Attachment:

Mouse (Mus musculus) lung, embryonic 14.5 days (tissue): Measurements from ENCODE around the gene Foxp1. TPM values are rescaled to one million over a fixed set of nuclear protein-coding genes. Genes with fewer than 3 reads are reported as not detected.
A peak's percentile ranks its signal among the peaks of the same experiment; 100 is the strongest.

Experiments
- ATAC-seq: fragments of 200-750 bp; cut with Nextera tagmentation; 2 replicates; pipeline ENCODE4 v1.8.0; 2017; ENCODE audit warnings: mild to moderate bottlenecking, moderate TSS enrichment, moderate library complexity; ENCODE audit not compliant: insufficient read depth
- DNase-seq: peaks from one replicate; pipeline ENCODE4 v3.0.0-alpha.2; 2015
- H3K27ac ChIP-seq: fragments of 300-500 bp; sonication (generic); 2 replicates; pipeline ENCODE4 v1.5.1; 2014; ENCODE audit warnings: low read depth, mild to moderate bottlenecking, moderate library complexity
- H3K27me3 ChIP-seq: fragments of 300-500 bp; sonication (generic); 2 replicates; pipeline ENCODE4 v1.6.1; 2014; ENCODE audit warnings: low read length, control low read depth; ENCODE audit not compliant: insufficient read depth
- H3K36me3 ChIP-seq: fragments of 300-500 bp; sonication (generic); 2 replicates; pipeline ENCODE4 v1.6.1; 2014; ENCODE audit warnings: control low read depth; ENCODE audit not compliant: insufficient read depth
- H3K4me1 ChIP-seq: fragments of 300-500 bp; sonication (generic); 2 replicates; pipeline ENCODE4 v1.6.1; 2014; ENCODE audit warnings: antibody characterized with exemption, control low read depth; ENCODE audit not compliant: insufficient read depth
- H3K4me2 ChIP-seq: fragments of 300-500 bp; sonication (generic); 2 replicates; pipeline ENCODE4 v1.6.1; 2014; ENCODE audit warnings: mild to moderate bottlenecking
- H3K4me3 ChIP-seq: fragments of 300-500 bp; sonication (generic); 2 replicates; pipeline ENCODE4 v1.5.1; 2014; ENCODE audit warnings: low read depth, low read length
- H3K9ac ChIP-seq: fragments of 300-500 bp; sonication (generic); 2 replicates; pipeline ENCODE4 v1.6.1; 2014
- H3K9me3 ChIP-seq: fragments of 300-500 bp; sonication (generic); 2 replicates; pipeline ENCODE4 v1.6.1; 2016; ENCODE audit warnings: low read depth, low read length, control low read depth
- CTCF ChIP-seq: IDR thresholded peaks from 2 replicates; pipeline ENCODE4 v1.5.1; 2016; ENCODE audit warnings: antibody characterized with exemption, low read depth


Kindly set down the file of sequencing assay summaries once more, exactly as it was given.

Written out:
Mouse (Mus musculus) lung, embryonic 14.5 days (tissue): Measurements from ENCODE around the gene Foxp1. TPM values are rescaled to one million over a fixed set of nuclear protein-coding genes. Genes with fewer than 3 reads are reported as not detected.
A peak's percentile ranks its signal among the peaks of the same experiment; 100 is the strongest.

Experiments
- ATAC-seq: fragments of 200-750 bp; cut with Nextera tagmentation; 2 replicates; pipeline ENCODE4 v1.8.0; 2017; ENCODE audit warnings: mild to moderate bottlenecking, moderate TSS enrichment, moderate library complexity; ENCODE audit not compliant: insufficient read depth
- DNase-seq: peaks from one replicate; pipeline ENCODE4 v3.0.0-alpha.2; 2015
- H3K27ac ChIP-seq: fragments of 300-500 bp; sonication (generic); 2 replicates; pipeline ENCODE4 v1.5.1; 2014; ENCODE audit warnings: low read depth, mild to moderate bottlenecking, moderate library complexity
- H3K27me3 ChIP-seq: fragments of 300-500 bp; sonication (generic); 2 replicates; pipeline ENCODE4 v1.6.1; 2014; ENCODE audit warnings: low read length, control low read depth; ENCODE audit not compliant: insufficient read depth
- H3K36me3 ChIP-seq: fragments of 300-500 bp; sonication (generic); 2 replicates; pipeline ENCODE4 v1.6.1; 2014; ENCODE audit warnings: control low read depth; ENCODE audit not compliant: insufficient read depth
- H3K4me1 ChIP-seq: fragments of 300-500 bp; sonication (generic); 2 replicates; pipeline ENCODE4 v1.6.1; 2014; ENCODE audit warnings: antibody characterized with exemption, control low read depth; ENCODE audit not compliant: insufficient read depth
- H3K4me2 ChIP-seq: fragments of 300-500 bp; sonication (generic); 2 replicates; pipeline ENCODE4 v1.6.1; 2014; ENCODE audit warnings: mild to moderate bottlenecking
- H3K4me3 ChIP-seq: fragments of 300-500 bp; sonication (generic); 2 replicates; pipeline ENCODE4 v1.5.1; 2014; ENCODE audit warnings: low read depth, low read length
- H3K9ac ChIP-seq: fragments of 300-500 bp; sonication (generic); 2 replicates; pipeline ENCODE4 v1.6.1; 2014
- H3K9me3 ChIP-seq: fragments of 300-500 bp; sonication (generic); 2 replicates; pipeline ENCODE4 v1.6.1; 2016; ENCODE audit warnings: low read depth, low read length, control low read depth
- CTCF ChIP-seq: IDR thresholded peaks from 2 replicates; pipeline ENCODE4 v1.5.1; 2016; ENCODE audit warnings: antibody characterized with exemption, low read depth